"Sometimes by losing a battle you find a new way to win the war."
Admittedly it is somewhat ironic to have a quote about losing from Donald Trump. To the chagrin of many, Trump has literally done nothing but win over the last year. He has won primary after primary and, if the most recent polls are any indication, beating Hilary Clinton might not be as challenging as pundits once thought either. In the Chart of the Day, we highlight this narrowing gap between the two.
On the topic of winning and losing, we've recently been reading Richard Thaler's book, "Misbehaving", which is the history and development of behavioral economics. In the not so distant past, the idea of psychology impacting economic decision making was largely ridiculed. Now, of course, the impact of human irrationality (or rationality for that matter) on decision making is broadly accepted.
In the book, Thaler describes a classic article by MIT economist Paul Samuelson in which Samuelson describes a lunchtime conversation with a colleague at MIT. In the conversation, Samuelson notes to the colleague that he's heard the definition of a coward is someone that won't take a bet with 2:1 odds. To emphasize his point, Samuelson then offers the following bet (converted to today's dollars) to that same colleague: heads he wins $1,500 and tails he loses $750.
Now if the colleague were acting based on economic rationality, he would accept that bet hand over first. But Samuelson’s colleague did not accept the bet. When asked to explain, the colleague simply said the negativity of losing $750 was much more significant to him than the positive impact of winning $1,500. In effect, the colleague, like many people (if not most), was loss averse.
In isolation, this example doesn’t mean much, but when repeated many times over and over in an economy the influence on markets and prices is staggering. As Peter Diamandis wrote:
“He fingers loss aversion—a tendency for people to regret a loss more than a similar gain—as the bias with the most impact on abundance. Loss aversion is often what keeps people stuck in ruts.”
Back to the Global Macro Grind…
Speaking of losing, President Obama was handed a major loss yesterday when a federal judge ruled the Obama administration has been improperly funding an Obamacare subsidy program. In effect, the ruling indicated that the Department of Health and Human Services (HHS) was spending about $180 billion that was not appropriated by Congress.
While the ruling was voluntarily placed on injunction pending appeal, the impact on the health insurance industry could be substantial. As our new Managing Director for Healthcare policy Emily Evans (ping if you want to be on her distribution) wrote:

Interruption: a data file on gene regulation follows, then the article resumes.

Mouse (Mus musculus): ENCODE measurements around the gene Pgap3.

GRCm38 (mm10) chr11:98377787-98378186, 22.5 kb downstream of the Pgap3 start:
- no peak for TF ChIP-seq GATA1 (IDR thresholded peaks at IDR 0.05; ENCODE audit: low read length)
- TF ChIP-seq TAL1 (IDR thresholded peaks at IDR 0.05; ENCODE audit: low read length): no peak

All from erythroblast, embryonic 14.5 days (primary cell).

“CBO projected that these cost-sharing subsidy payments to health insurers will total $180 billion over the next decade - including $3 billion in 2014, $7 billion in 2015, and $13 billion in 2016.
The issue cited by the lawsuit is akin to the challenges made to the risk corridors program - i.e. that there is no legal mechanism in the bill that actually appropriates the money to the Administration to make the payments. The absence of promised payments to insurers under the risk corridor program is responsible, in part, for sinking a number of non-profit COOPs.
Insurers are required to reduce the out-of-pocket cost limits for eligible enrollees - regardless of whether the government reimburses them for doing so. In the absence of reimbursements, insurers would shift the cost of required out-of-pocket limits to higher premiums for silver plans.”
So heads and the health insurance industry loses $180 billion... yikes.
Also in the news yesterday was the bankruptcy of a company called Linn Energy. Our Energy Sector Head Kevin Kaiser was on this name very early and believed its equity was worth close to zero despite its high “dividend”. Kaiser was denigrated by all sides: the Company, the almighty Jim Cramer and his cabal at CNBC, and even a few billionaire hedge fund managers who owned stock in the company.
In hindsight, despite all of the financial analysis Kaiser did to prove his case, the most significant red flag was probably a wedding. You read that correct: a wedding. You see at the height of the price of oil, the CFO of Linn decided to have one of the more extravagant weddings Houston has ever seen. As seen in the middle graphic above, the wedding included a performance of Cirque de Soleil with the happy couple. Oh, and there was also a Phantom Rolls Royce at the wedding . . . the “Phantom” of course representing Linn’s cash flow.
Another company that is currently on Kaiser’s radar screen, that he believes has the potential to lose all of its equity value, is Summit Midstream Partners, LP (ticker: SMLP). As Kaiser wrote a week ago:
“Our base case valuation for SMLP is $0 based on our DCF and SOTP models (see figure below). Our bull case valuation is $2 - $7/unit, an increase from March on account of the decline in SMLP’s cost of capital (unsecured bonds rallied from ~18% YTM to ~10% YTM)."
So if you are following, heads you win $2 - $7 / unit and tails you lose everything. But since the current unit price is $22, it is really heads you lose and tails you lose. Anyone irrational enough to take that bet?
Our immediate-term Global Macro Risk Ranges are now:
UST 10yr Yield 1.69-1.78%
Oil (WTI) 42.50-46.86
Keep your head up and stick on the ice,
Daryl G. Jones
Director of Research